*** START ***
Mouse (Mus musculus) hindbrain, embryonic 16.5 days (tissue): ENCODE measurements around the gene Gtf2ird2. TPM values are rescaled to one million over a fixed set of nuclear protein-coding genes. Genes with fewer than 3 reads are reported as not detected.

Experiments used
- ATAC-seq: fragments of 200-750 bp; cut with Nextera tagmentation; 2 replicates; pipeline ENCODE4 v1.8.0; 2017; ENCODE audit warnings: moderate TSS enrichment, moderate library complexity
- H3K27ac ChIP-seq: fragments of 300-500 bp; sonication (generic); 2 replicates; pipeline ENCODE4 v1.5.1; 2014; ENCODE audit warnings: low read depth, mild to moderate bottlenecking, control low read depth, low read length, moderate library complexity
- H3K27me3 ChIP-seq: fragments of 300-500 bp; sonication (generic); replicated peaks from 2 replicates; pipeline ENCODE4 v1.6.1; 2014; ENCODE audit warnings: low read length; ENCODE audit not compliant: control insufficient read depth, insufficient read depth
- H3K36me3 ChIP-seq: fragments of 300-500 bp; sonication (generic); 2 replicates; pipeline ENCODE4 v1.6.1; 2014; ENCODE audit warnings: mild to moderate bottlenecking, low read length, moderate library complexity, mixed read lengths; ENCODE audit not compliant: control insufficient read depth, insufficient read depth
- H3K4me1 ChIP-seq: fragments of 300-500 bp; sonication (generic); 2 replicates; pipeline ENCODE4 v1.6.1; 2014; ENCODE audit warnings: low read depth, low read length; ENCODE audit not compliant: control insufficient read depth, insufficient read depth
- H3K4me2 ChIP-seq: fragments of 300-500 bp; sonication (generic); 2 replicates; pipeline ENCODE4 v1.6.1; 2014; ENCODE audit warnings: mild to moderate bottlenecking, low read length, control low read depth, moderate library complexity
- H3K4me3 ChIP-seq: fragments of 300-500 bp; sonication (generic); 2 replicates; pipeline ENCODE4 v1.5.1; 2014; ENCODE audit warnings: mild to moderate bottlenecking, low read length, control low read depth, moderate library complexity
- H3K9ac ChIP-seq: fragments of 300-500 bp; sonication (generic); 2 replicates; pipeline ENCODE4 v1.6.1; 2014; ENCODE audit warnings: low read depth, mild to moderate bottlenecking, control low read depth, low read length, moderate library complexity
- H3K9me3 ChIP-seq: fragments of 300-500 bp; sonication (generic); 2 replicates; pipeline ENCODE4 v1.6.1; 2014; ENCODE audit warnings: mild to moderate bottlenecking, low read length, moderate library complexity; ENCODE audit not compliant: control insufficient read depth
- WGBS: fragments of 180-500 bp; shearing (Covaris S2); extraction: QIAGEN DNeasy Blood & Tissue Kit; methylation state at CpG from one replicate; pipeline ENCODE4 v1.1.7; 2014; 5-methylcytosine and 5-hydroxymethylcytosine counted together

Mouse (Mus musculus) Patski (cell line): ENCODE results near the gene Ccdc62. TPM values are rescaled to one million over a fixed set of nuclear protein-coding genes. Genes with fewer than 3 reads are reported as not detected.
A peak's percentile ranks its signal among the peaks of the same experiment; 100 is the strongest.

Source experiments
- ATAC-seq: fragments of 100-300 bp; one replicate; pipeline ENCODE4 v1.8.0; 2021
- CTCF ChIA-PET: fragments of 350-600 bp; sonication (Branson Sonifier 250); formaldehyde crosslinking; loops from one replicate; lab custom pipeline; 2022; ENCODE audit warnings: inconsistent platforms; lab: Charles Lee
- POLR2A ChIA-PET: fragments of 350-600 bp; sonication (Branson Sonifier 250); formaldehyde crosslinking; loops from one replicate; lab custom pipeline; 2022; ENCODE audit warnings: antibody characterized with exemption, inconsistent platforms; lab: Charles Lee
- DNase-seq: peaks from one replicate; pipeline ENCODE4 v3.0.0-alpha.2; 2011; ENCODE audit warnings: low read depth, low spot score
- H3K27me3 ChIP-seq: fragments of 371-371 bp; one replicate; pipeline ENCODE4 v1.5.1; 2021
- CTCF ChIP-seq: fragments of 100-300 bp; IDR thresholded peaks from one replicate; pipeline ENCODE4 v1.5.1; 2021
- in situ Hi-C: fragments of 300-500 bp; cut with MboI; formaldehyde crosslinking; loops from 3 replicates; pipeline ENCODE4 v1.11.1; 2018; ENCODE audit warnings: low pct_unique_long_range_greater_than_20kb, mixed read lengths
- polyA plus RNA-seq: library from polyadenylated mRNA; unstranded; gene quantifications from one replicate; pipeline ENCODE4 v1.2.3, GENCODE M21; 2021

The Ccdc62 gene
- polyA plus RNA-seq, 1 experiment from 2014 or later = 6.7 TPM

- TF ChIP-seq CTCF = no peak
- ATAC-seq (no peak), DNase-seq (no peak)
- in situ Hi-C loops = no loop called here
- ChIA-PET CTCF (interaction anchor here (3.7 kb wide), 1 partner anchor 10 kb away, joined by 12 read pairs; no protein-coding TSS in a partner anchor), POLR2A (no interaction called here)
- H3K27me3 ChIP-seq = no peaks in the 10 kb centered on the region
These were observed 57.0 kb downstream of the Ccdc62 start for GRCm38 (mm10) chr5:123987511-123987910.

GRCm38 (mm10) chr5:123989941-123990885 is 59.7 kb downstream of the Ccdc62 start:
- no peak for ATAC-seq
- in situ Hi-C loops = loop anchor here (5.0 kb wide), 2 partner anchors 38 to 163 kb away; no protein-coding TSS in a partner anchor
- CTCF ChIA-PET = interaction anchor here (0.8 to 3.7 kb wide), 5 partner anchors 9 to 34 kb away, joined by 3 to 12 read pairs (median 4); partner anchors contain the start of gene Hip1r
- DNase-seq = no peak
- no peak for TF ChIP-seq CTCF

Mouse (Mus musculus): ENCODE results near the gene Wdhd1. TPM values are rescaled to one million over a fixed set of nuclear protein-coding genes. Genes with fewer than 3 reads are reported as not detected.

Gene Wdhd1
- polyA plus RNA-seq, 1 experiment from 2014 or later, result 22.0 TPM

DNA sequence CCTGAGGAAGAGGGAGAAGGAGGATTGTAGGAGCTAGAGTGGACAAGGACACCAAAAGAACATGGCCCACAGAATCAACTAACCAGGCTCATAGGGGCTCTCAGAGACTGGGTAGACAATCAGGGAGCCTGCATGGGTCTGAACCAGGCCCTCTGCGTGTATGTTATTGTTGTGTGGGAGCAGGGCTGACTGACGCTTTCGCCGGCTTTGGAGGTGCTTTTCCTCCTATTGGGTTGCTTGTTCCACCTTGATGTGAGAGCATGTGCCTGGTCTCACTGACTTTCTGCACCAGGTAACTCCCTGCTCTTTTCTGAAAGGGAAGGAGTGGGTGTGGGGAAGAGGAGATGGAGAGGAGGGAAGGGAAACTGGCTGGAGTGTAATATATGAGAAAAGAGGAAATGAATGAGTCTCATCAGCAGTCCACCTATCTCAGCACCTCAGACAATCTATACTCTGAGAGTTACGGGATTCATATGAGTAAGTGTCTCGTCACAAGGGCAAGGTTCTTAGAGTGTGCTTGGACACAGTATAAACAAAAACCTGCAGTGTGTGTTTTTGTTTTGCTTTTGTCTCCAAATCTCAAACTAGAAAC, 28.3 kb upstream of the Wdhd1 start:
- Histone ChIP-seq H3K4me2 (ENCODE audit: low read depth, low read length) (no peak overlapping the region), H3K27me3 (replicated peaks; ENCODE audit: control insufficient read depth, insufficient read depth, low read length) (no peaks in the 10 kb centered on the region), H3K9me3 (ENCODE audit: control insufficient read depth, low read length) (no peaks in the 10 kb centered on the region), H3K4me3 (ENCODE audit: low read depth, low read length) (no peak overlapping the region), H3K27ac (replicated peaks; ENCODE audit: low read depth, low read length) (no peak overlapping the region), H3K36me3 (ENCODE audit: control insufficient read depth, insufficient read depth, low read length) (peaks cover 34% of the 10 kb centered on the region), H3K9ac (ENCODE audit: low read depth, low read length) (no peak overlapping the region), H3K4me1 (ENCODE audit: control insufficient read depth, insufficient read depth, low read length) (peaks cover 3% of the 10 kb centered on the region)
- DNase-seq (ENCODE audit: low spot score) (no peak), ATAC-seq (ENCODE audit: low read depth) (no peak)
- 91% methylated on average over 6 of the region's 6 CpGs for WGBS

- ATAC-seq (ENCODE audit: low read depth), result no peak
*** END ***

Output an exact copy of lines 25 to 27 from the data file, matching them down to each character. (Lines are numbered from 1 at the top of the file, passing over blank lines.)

- polyA plus RNA-seq, 1 experiment from 2014 or later = 6.7 TPM

- TF ChIP-seq CTCF = no peak
- ATAC-seq (no peak), DNase-seq (no peak)